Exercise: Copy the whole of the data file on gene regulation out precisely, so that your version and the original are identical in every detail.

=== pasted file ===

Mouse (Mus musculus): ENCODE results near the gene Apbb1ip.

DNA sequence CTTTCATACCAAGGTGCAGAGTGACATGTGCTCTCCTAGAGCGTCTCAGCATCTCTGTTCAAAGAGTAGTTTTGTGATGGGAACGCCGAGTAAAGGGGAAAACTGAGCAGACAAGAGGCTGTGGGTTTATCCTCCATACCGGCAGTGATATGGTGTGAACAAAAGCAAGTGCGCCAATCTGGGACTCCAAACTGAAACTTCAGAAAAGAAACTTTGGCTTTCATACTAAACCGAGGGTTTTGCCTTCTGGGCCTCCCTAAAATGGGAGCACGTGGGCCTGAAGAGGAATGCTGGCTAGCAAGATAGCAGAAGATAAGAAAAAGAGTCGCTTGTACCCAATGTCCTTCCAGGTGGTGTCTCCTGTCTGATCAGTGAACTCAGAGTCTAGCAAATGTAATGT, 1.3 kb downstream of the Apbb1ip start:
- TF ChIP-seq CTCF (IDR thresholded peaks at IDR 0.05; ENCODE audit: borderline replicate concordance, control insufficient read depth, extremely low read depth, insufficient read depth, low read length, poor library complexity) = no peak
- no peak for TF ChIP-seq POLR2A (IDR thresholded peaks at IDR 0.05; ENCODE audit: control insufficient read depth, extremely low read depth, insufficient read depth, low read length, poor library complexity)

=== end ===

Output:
Mouse (Mus musculus): ENCODE results near the gene Apbb1ip.

DNA sequence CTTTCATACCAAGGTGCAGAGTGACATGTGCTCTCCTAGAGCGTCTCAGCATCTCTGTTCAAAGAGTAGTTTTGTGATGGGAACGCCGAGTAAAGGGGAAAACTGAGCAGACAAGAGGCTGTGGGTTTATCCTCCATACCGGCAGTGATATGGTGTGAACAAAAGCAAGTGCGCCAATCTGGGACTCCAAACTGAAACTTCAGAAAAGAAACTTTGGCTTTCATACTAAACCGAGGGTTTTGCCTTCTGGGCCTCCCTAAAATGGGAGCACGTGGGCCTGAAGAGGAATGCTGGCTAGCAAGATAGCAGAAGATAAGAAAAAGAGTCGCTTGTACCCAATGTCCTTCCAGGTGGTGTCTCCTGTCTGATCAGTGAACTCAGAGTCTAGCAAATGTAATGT, 1.3 kb downstream of the Apbb1ip start:
- TF ChIP-seq CTCF (IDR thresholded peaks at IDR 0.05; ENCODE audit: borderline replicate concordance, control insufficient read depth, extremely low read depth, insufficient read depth, low read length, poor library complexity) = no peak
- no peak for TF ChIP-seq POLR2A (IDR thresholded peaks at IDR 0.05; ENCODE audit: control insufficient read depth, extremely low read depth, insufficient read depth, low read length, poor library complexity)